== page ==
Friday, February 5, 2016, 12:00pm to 1:00pm PST

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The overall goal of this research was to quantify the safety performance of alternative traffic control strategies to mitigate right-turning-vehicle/bicycle collisions, often called "right-hook" crashes, at signalized intersections in Oregon.

A two stage experiment was developed in the OSU high-fidelity driving simulator to investigate the causal factors of right-hook crashes at signalized intersections with a striped bike lane and no right-turn lane, and to then identify and evaluate alternative design treatments that could mitigate the occurrence of right-hook crashes.

Experiment 1 investigated motorist and environmental related causal factors of right-hook crashes, using three different motorist performance measures:

  1. visual attention,
  2. situational awareness (SA) and
  3. crash avoidance behavior.

Data was collected from 51 participants (30 male and 21 female) turning right 820 times in 21 different experimental scenarios. It was determined that the worst case right-hook scenario occurred when a bicycle was approaching the intersection at a higher speed (16 mph) and positioned in the blind zone of the motorist. In crash and near crash situations (measured by time-to-collision...

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Student presentations from TRB, week 3

Friday, January 29, 2016, 12:00pm to 1:00pm PST

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Andy Kading, Graduate Student Researcher, Portland State University

Topic: Managing User Delay with a Focus on Pedestrian Operations

Across the U.S, walking trips are increasing. However, pedestrians still face significantly higher delays than motor vehicles at signalized intersections due to traditional signal timing practices of prioritizing vehicular movements. This study explores pedestrian delay reduction methods via development of a pedestrian priority algorithm that selects an operational plan favorable to pedestrian service, provided a user defined volume threshold has been met for the major street. This algorithm, along with several operational scenarios, were analyzed with VISSIM using Software-In-The-Loop (SITL) simulation to determine the impact these strategies have on user delays. One of the operational scenarios examined was that of actuating a portion of the coordinated phase, or actuated-coordinated operation. Following a discussion on platoon dispersion and the application of it in...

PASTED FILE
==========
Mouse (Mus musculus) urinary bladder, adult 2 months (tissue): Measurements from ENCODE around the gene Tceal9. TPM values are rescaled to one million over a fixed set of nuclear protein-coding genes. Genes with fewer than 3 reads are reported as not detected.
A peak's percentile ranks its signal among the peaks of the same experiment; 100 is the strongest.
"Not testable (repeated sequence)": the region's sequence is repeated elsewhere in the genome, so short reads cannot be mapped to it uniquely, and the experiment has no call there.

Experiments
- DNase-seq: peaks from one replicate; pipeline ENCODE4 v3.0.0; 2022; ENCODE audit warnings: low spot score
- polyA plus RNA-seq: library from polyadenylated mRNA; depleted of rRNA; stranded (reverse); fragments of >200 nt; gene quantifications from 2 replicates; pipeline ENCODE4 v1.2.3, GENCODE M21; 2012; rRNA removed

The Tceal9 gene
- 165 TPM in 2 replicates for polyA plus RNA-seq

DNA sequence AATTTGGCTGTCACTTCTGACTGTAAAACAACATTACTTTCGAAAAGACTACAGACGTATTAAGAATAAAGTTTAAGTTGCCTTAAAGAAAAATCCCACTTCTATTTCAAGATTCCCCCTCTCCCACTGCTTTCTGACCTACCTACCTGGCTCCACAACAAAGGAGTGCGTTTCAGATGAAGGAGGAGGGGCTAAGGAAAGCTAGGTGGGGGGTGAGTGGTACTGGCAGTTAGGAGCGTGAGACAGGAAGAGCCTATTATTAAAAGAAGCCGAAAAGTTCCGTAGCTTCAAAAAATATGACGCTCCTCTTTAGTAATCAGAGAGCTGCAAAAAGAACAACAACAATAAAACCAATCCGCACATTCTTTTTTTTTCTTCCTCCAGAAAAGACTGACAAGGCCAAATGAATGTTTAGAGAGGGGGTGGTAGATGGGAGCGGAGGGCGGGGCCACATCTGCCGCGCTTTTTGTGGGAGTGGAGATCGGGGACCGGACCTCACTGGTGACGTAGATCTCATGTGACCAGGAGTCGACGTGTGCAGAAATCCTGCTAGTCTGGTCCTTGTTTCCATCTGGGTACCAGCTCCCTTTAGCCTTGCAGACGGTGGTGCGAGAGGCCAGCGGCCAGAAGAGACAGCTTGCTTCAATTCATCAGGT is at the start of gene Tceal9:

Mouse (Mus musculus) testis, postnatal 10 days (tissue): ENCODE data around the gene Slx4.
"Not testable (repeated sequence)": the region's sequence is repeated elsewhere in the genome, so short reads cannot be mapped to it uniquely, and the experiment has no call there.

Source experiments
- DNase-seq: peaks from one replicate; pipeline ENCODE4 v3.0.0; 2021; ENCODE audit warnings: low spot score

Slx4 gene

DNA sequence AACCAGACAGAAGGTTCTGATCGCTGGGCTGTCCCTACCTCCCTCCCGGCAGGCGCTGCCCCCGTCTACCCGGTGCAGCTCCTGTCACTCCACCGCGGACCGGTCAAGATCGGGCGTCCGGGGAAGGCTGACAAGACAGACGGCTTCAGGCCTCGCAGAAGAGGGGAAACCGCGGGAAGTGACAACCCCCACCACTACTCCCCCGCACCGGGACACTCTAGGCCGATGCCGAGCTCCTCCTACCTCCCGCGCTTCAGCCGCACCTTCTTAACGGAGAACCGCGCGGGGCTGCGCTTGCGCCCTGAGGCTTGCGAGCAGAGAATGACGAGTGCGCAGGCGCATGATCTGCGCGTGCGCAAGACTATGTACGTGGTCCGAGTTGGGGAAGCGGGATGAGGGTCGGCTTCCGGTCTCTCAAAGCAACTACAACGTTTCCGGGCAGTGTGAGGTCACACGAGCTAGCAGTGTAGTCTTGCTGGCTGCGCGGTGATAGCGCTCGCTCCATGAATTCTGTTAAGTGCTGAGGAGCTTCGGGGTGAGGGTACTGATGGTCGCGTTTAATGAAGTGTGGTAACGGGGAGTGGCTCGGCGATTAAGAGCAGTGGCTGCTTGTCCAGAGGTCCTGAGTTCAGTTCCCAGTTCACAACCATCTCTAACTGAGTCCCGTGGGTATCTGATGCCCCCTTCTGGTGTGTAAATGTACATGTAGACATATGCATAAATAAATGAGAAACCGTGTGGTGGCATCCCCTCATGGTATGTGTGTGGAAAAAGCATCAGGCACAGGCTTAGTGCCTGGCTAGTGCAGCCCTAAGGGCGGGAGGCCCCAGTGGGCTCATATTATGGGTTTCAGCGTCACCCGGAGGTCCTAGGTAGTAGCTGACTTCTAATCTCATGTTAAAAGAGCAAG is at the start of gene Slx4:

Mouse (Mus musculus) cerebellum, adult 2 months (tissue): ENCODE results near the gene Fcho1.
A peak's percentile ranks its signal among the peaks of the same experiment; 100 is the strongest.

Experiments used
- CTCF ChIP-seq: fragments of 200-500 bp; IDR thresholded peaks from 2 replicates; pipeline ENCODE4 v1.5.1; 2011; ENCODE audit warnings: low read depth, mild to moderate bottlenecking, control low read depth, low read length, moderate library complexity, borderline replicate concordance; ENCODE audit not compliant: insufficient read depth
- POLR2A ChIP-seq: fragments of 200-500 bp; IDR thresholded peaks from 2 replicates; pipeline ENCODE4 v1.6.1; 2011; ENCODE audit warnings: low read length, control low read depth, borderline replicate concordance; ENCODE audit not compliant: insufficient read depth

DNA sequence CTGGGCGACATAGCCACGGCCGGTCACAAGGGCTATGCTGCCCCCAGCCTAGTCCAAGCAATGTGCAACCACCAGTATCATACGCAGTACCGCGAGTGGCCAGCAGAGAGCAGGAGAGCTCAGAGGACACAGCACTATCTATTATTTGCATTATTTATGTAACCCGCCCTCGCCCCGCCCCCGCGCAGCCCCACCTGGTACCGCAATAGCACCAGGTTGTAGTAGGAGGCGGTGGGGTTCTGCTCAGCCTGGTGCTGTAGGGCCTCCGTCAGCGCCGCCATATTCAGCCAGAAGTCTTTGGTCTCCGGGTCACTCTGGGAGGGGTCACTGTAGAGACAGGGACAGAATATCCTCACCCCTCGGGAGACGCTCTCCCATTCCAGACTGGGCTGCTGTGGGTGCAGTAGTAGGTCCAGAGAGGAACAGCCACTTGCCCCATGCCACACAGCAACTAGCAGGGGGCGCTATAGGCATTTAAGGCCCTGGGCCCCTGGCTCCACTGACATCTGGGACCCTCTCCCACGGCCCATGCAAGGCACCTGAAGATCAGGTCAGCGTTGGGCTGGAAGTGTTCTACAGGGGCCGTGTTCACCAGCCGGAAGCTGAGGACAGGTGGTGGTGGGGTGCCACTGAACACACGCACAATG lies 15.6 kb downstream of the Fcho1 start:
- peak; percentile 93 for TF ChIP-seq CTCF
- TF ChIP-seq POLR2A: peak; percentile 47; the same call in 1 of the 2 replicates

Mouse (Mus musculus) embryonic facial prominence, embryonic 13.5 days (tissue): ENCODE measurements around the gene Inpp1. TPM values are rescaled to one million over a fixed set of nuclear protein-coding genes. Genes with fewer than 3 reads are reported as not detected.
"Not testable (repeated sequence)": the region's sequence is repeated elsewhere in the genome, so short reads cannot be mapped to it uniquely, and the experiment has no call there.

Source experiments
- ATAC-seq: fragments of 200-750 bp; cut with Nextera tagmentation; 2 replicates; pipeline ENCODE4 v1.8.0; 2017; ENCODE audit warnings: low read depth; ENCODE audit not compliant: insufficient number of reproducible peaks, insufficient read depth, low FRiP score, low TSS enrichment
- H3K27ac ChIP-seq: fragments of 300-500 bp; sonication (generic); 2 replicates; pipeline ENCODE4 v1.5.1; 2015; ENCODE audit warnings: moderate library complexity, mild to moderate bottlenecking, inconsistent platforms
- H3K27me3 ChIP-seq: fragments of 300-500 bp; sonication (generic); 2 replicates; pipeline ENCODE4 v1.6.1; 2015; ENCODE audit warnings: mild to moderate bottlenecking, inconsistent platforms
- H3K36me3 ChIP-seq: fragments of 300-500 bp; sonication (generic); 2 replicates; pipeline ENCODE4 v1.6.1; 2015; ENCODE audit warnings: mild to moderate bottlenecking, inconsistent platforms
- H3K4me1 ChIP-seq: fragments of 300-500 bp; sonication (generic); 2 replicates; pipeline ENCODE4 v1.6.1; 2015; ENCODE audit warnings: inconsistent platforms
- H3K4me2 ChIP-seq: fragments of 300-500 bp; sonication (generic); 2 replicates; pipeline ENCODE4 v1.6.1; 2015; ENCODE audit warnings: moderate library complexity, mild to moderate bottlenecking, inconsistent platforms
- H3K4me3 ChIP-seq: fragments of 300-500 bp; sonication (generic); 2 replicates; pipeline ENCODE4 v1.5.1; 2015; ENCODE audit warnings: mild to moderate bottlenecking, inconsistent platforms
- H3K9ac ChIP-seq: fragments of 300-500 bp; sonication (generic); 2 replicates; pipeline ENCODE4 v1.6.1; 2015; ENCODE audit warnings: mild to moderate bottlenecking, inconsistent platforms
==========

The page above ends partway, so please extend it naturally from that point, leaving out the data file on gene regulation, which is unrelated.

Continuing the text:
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Student presentations from TRB, week 2

Friday, January 22, 2016, 12:00pm to 1:00pm PST

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Nicholas Stoll, Graduate Research Assistant, Portland State University

Topic: Utilizing High Resolution Bus GPS Data to Visualize and Identify Congestion Hot-spots in Urban Arterials

The research uses high resolution bus data to examine sources of delay on urban arterials. A set of tools were created to help visualize trends in bus behavior and movement, which allowed for larger traffic trends to be visualized along urban corridors and urban streets. By using buses as probes and examining aggregated bus behavior, contoured speed plots were used to understand the behavior of roadways outside the zone of influence of bus stops. These speed plots can be utilized to discover trends and travel patterns with only a few days’ worth of data. Congestion and speed variation can be viewed by time of day and plots can help indicate delays caused by intersections, crosswalks, or bus stops.

This type of information is important to transit authorities looking...

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Assessing Travel Plans for Residential Developments

Friday, January 15, 2016, 12:00pm to 1:00pm PST